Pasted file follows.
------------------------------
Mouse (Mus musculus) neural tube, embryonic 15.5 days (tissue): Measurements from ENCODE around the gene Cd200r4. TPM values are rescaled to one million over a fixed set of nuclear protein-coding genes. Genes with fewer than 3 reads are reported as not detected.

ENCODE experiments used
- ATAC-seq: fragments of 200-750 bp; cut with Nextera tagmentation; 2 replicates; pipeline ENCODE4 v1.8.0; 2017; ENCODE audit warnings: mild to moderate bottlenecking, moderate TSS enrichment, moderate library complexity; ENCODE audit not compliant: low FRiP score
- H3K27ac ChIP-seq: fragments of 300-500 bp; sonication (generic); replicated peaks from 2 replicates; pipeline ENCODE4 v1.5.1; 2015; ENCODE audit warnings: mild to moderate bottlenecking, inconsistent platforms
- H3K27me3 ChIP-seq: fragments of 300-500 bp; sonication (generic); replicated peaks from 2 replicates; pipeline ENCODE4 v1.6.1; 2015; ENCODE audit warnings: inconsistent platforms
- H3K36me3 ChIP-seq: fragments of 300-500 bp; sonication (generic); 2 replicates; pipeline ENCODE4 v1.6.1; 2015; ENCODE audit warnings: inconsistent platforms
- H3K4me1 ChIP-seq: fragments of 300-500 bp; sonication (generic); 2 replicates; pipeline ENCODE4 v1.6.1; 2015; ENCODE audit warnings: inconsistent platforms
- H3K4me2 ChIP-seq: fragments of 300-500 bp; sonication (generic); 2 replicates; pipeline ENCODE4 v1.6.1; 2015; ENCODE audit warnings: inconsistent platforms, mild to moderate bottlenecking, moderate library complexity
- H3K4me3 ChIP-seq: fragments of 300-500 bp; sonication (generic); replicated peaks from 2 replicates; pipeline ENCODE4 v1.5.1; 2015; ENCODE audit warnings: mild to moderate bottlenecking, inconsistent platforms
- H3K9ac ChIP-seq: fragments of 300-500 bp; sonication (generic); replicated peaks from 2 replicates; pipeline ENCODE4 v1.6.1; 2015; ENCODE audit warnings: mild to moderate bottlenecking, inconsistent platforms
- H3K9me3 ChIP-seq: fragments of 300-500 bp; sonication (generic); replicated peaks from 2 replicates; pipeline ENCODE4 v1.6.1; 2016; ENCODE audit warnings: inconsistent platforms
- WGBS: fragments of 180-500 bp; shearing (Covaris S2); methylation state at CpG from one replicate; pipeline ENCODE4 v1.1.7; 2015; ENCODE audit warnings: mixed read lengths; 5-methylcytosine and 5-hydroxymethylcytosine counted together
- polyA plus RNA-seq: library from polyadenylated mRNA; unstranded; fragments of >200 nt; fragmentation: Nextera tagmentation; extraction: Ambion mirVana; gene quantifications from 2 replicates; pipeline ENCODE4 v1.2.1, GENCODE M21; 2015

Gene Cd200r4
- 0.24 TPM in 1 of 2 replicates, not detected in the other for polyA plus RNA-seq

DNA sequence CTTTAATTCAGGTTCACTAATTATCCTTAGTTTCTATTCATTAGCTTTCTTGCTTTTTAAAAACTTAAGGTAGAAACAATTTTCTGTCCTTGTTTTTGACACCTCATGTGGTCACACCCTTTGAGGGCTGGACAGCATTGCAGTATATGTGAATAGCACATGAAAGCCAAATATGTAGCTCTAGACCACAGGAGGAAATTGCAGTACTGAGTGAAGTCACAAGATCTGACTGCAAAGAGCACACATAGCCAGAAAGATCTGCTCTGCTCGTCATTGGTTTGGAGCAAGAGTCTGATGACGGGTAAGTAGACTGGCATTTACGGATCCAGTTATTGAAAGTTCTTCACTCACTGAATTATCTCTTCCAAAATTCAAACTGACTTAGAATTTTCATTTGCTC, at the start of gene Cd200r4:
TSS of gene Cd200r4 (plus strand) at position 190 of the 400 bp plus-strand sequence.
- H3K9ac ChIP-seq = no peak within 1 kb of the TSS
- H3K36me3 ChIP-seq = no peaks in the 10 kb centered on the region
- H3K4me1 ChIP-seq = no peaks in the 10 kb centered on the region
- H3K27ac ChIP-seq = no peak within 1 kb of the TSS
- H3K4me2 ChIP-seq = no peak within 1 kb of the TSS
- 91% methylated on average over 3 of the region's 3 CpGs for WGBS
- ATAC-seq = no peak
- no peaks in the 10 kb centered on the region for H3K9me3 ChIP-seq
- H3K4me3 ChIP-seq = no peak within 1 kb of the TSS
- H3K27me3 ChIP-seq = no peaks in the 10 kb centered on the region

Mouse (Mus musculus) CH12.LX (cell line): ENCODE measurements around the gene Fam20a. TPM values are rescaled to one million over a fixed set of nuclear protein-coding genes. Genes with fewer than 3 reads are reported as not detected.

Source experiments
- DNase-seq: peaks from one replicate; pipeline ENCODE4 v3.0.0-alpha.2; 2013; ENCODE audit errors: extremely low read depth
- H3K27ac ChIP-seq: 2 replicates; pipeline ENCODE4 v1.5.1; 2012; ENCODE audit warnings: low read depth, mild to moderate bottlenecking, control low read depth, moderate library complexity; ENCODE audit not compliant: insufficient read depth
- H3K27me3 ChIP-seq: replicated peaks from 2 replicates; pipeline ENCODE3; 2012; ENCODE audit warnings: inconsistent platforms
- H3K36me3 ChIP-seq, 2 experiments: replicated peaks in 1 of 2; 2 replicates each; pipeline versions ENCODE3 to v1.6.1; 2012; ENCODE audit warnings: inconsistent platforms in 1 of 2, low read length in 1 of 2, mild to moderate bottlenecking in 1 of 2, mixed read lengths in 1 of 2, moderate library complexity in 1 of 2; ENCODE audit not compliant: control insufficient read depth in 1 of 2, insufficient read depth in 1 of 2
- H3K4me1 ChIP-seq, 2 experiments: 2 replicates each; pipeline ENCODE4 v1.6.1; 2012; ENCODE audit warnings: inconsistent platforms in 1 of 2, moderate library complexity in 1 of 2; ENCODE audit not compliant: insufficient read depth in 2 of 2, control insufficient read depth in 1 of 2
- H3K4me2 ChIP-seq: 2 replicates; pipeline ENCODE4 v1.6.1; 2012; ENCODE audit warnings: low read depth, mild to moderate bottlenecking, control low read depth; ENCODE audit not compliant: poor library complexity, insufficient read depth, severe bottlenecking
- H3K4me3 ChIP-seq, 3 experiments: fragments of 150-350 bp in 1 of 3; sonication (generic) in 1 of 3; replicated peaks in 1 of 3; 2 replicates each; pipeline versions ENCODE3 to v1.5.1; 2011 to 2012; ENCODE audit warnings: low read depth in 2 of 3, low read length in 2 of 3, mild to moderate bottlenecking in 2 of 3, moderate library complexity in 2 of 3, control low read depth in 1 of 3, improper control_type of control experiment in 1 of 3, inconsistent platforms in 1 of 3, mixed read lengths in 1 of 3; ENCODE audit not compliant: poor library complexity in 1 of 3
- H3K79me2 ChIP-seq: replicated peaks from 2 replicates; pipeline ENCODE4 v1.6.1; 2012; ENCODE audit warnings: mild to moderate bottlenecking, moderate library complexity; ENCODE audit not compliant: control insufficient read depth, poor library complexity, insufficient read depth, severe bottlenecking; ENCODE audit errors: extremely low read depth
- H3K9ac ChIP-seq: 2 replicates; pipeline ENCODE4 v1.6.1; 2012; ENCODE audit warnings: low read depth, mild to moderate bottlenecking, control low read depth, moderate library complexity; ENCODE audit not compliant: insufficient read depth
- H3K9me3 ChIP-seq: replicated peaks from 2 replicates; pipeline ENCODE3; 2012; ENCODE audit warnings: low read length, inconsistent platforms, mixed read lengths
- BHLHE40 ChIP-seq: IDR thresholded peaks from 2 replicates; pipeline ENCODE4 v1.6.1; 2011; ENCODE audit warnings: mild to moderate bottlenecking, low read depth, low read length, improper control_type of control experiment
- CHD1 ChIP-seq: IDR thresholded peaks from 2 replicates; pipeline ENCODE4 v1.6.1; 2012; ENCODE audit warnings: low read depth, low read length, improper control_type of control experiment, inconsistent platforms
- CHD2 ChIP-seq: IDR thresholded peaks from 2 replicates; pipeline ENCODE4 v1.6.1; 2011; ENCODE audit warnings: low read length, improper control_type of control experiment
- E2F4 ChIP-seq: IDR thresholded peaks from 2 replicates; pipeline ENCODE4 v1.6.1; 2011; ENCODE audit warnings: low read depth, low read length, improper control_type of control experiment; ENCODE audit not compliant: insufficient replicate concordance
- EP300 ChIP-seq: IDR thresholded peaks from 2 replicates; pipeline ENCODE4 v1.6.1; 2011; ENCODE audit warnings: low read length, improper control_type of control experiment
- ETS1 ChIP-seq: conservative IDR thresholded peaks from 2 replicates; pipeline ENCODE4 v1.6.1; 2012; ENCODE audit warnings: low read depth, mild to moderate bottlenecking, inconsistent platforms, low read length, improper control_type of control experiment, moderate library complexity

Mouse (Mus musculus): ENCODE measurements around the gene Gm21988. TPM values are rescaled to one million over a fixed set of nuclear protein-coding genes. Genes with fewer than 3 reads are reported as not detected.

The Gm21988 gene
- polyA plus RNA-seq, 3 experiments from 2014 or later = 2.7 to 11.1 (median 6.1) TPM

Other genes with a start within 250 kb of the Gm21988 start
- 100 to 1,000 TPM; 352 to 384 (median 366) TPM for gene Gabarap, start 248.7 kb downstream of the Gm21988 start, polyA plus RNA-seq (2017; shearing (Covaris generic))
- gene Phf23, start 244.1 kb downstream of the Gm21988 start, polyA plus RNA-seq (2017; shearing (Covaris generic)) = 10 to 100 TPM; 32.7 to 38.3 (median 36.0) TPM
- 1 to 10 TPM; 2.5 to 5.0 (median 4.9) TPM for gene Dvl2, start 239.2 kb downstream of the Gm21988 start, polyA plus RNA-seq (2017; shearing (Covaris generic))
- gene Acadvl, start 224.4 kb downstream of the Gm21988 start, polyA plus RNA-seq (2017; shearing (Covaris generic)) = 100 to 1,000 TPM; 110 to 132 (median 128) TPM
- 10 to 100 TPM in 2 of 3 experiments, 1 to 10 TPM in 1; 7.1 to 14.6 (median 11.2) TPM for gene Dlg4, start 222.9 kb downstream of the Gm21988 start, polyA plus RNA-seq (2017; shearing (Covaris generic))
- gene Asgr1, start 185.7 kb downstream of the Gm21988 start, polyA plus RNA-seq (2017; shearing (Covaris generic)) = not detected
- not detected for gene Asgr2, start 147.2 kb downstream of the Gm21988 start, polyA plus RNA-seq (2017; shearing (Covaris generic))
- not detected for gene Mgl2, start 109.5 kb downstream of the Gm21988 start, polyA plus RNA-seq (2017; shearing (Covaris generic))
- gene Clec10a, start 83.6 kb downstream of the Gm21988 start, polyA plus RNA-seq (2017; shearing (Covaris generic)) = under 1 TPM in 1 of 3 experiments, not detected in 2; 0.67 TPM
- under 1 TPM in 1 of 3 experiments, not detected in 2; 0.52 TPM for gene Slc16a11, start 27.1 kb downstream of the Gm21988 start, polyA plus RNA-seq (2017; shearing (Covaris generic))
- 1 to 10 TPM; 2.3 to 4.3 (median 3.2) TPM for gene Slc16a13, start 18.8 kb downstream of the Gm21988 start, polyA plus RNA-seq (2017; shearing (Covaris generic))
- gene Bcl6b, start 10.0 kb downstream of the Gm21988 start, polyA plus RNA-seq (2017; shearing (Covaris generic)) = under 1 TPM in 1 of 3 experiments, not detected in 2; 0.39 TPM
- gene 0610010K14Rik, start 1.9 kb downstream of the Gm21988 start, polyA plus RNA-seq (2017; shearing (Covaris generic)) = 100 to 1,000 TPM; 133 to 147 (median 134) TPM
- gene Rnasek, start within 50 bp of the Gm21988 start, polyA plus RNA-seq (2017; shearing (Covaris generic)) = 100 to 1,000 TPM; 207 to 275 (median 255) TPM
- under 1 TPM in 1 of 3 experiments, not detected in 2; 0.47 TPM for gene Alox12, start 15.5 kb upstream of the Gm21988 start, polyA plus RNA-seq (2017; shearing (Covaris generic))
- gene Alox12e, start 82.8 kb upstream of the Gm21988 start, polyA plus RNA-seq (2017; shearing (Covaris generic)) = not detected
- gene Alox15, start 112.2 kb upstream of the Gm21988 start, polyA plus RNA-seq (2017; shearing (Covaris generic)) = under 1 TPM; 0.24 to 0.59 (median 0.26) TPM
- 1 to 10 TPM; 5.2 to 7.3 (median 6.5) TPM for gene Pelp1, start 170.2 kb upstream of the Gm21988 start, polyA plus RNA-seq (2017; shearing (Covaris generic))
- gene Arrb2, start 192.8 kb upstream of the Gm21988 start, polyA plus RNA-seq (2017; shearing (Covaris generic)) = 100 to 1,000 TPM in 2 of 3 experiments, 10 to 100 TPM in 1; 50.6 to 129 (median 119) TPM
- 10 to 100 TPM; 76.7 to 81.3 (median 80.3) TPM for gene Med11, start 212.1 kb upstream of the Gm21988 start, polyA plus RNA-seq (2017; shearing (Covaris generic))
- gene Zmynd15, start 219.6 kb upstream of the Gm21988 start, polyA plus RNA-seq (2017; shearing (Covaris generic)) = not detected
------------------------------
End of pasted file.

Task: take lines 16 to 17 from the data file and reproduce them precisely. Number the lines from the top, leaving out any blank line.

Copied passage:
DNA sequence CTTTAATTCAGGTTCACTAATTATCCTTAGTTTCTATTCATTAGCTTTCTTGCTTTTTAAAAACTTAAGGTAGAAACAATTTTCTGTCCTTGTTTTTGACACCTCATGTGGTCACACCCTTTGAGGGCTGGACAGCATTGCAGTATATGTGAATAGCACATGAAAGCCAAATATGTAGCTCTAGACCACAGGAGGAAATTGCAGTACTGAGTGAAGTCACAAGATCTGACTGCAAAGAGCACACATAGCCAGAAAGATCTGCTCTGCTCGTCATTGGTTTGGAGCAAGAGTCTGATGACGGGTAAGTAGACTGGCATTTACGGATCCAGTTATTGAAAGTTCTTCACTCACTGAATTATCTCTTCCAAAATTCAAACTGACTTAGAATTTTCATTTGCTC, at the start of gene Cd200r4:
TSS of gene Cd200r4 (plus strand) at position 190 of the 400 bp plus-strand sequence.